The Swiss school in Milan has been asked to amend its statutes following an outcry over its allegedly discriminatory recommendations against pupils with learning difficulties.This content was published on July 31, 2017 - 17:08
The Federal Office of Culture said it was wrong to say that it was “not ideal” to send children with learning disorders, including dyslexia, ADHS or Asperger’s syndrome, to a Swiss school. It urged the institution to take down the statement.
The school complied with the request on Monday.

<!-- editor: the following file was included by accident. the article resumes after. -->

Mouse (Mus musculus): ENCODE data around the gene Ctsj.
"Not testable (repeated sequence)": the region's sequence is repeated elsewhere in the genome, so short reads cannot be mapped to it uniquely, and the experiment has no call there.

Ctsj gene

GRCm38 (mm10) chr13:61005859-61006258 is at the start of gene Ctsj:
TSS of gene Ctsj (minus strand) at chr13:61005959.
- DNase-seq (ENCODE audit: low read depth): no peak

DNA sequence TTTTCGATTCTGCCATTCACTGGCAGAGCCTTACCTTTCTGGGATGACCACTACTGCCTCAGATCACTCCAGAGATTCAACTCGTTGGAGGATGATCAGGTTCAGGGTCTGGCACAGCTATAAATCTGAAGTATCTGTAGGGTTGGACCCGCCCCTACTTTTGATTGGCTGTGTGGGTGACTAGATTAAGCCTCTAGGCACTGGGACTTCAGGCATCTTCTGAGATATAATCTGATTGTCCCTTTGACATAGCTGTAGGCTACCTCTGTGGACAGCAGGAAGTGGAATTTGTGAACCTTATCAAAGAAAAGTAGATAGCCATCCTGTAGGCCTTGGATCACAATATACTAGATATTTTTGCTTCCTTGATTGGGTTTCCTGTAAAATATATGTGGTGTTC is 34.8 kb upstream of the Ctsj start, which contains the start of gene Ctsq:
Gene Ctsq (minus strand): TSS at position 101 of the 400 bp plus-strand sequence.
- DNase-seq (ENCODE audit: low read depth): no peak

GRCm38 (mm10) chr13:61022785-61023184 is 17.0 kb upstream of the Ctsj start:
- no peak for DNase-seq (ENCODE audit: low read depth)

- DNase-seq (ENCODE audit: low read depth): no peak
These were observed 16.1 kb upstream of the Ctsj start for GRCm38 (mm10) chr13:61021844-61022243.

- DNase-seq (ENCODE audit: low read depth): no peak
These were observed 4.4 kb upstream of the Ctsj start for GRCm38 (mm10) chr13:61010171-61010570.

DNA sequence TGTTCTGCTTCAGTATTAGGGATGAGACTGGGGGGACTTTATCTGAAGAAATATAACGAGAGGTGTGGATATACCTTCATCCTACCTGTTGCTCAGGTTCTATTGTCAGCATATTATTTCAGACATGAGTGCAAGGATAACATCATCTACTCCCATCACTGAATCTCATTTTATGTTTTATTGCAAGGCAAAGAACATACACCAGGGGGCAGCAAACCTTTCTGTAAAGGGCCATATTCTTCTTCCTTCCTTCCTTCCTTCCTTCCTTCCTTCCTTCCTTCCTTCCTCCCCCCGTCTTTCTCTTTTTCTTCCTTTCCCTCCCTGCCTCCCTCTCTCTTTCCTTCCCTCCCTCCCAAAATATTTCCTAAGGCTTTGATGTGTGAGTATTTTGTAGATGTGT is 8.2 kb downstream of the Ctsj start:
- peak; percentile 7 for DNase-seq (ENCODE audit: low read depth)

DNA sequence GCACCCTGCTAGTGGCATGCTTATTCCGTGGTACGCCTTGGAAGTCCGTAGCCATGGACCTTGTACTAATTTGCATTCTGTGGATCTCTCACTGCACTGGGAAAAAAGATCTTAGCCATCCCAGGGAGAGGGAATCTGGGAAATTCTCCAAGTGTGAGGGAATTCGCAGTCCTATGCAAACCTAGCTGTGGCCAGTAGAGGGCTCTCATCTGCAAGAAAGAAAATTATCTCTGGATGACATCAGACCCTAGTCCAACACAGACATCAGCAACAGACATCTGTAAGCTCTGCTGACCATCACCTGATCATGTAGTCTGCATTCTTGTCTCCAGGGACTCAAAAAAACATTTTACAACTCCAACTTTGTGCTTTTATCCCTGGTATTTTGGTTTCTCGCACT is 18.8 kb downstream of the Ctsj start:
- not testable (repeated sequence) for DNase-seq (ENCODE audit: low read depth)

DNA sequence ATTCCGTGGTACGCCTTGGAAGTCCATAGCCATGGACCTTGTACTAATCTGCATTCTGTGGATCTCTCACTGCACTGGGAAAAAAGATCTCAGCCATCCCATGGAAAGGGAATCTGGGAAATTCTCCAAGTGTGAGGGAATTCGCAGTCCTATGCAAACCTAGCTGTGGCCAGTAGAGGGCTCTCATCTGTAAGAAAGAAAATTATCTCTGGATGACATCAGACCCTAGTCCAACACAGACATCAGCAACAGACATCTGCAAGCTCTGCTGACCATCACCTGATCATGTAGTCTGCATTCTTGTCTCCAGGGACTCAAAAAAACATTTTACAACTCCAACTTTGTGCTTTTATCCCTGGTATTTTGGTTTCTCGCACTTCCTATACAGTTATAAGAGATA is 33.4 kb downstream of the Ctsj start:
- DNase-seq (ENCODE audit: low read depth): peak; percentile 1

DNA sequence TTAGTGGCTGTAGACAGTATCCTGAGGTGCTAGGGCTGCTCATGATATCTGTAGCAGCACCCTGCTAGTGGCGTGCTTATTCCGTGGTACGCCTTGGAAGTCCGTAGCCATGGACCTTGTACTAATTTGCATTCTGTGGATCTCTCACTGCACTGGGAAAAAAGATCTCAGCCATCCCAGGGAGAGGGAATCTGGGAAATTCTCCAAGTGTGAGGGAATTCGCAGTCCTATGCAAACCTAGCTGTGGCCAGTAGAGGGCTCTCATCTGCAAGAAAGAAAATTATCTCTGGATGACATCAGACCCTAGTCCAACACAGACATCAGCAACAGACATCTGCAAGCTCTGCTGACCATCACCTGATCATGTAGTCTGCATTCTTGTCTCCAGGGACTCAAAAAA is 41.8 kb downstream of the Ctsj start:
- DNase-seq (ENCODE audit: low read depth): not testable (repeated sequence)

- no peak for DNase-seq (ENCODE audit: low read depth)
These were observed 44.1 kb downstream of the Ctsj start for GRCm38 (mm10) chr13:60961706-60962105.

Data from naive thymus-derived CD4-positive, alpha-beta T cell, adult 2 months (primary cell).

The school says it could not provide special assistance for free to children with severe disorders and there were no special facilities, including lifts, for children with physical disabilities.
The president of the school in Milan; Luca Corabi De Marchi, responded that in the past his school had always taken in pupils with learning difficulties and it would continue to do so.
The controversial statement was a “frank and open invitation to dialogue, in the style of Swiss institutions,” Corabi De Marchi was quoted as saying.
The statutes were approved by the school board in May, but Italian media and politicians brought the issue to the fore over the past few days.
Worldwide there are currently 18 Swiss schools which receive financial support by the Swiss authorities.
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